Accessibility access allows apps to perform certain tasks on macOS that normal apps are restricted from. This allows many apps to overcome certain restrictions of the OS though before such an app can be run, a user must grant the app accessibility access. The apps that need this access often have a built-in trigger for taking you to the correct preference where you can enable accessibility access. For those that don’t, here’s how you can grant them accessibility access.
Accessibility access for apps
Open System Preferences and go to System & Privacy. Select the Privacy tab, and in the column on the left, select Accessibility.
The pane on the right will show you apps that have and need accessibility access. Apps that are checked already have access. You will also see a padlock icon at the bottom left of this preference. Click it, and enter the admin password when prompted to. Once you do, you will be able to edit this preference.
Click the checkbox next to an app that is listed to give it accessibility access, or uncheck the box to revoke access.
The apps that are listed are those that have explicitly asked for accessibility access however, you can give any app on your system accessibility access even if it isn’t listed here. To do that, click the plus button at the bottom of the pane. Select the app that you want to grant accessibility access to.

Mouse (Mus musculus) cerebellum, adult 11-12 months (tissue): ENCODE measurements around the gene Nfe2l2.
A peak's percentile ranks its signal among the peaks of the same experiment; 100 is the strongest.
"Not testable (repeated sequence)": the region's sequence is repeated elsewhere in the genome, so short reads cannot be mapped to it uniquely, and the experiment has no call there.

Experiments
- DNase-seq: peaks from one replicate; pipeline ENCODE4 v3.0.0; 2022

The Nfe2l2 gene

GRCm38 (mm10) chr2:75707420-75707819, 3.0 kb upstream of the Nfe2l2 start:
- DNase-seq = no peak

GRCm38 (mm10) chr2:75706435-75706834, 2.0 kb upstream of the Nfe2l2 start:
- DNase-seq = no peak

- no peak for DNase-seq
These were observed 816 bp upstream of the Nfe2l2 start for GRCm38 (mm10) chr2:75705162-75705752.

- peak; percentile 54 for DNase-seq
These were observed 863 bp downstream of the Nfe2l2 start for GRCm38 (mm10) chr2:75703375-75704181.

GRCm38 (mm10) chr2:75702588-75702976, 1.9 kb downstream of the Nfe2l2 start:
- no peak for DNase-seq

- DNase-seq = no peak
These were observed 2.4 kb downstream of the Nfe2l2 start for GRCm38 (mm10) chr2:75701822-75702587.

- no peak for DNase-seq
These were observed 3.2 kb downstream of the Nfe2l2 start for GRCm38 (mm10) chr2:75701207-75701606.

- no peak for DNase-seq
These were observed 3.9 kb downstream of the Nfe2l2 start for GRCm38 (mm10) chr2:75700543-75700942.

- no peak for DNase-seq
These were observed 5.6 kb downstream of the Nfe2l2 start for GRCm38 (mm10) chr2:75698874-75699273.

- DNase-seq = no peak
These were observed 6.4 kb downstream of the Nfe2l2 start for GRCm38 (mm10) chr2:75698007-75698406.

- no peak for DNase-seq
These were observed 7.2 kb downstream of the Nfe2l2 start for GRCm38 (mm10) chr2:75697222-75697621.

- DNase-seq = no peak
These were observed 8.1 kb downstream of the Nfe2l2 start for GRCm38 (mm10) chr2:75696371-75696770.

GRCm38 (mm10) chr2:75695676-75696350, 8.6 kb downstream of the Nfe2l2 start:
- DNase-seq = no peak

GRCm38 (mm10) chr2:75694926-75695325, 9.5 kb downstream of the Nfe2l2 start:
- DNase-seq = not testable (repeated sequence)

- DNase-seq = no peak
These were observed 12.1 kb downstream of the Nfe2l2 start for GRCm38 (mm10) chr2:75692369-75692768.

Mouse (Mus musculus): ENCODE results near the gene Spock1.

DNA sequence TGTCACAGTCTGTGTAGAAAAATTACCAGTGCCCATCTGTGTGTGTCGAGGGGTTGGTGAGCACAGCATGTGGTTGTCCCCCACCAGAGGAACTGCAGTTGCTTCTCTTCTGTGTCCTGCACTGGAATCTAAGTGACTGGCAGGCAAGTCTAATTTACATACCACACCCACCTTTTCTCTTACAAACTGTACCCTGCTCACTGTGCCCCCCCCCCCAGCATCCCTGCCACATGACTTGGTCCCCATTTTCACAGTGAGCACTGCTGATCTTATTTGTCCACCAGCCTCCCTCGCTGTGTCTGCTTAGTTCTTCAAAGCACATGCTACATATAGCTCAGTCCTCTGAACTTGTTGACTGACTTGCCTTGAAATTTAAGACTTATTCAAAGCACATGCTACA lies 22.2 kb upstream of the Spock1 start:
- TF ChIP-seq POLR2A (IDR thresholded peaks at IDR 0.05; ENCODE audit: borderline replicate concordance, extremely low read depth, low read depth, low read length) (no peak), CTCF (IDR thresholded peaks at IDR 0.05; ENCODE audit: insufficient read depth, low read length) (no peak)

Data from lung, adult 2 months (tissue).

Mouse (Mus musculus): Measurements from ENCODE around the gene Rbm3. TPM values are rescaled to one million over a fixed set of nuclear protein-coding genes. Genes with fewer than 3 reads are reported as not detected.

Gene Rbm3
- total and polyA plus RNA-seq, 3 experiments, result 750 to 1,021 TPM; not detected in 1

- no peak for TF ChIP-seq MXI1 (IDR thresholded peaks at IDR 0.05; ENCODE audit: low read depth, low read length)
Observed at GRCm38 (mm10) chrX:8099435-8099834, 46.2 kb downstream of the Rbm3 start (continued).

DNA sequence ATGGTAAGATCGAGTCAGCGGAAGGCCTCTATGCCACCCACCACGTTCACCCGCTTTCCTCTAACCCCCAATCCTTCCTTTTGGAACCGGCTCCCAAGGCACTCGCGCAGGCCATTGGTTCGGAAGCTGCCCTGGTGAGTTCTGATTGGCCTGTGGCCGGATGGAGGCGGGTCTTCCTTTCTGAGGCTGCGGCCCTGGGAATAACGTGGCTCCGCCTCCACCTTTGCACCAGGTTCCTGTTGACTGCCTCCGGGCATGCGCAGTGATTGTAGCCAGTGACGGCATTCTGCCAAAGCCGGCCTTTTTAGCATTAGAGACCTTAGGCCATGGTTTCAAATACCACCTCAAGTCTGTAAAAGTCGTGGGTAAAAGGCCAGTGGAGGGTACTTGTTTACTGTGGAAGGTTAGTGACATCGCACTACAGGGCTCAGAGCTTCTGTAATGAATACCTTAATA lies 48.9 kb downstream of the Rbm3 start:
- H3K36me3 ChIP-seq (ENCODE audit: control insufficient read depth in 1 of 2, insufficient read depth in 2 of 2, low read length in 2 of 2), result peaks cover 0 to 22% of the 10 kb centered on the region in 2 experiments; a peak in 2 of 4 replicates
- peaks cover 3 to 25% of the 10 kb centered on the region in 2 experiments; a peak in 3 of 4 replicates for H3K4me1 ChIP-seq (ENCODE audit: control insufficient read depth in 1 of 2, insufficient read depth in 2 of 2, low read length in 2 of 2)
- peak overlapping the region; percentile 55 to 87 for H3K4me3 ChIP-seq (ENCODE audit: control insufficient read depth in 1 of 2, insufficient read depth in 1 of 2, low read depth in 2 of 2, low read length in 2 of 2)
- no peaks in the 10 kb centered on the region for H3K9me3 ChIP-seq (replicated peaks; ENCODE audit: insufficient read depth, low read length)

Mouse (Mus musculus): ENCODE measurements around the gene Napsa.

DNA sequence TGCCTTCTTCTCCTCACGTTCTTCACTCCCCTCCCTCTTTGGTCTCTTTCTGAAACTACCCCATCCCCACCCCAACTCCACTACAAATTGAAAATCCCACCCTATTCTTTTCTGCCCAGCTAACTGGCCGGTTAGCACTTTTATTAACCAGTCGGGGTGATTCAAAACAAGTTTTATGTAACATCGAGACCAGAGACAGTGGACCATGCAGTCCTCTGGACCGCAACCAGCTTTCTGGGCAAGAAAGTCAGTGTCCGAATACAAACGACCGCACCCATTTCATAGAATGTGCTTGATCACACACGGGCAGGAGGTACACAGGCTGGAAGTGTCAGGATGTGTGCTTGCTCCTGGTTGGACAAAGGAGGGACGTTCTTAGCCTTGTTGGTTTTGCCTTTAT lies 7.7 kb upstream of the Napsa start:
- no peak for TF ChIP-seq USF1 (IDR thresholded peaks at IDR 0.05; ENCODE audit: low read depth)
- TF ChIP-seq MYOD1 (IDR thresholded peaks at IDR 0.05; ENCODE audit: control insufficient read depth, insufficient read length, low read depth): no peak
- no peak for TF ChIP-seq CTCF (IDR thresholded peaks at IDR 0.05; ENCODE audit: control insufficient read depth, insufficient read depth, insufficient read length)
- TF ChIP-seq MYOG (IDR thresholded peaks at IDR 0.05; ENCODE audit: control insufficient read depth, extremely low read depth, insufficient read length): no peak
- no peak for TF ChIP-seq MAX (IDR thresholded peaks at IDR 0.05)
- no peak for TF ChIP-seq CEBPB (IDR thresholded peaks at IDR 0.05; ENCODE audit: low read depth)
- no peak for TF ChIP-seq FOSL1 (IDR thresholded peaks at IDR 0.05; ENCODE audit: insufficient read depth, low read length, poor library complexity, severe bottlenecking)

You can uncheck an app any time to revoke its access or you can select it and click the minus button to remove it from the list completely. If you uninstall an app and install it again later, you will need to grant it accessibility access again.
You should practice some caution when granting an app accessibility access. It’s best to only allow apps from the Mac App Store this level of access however, open-source apps should be okay as well. For third-party apps that are not in the Mac App store, and there are quite a few of them, make sure the app is signed.
It’s always a good idea to review the list of apps that have accessibility access from time to time. If you have an app that you do not use anymore but it still has accessibility access, it might be a good idea to remove it from your Mac. If you think you might need to use the app at some point in the future but are not going to be using it daily, or even monthly, revoking accessibility access for the app might be a good idea.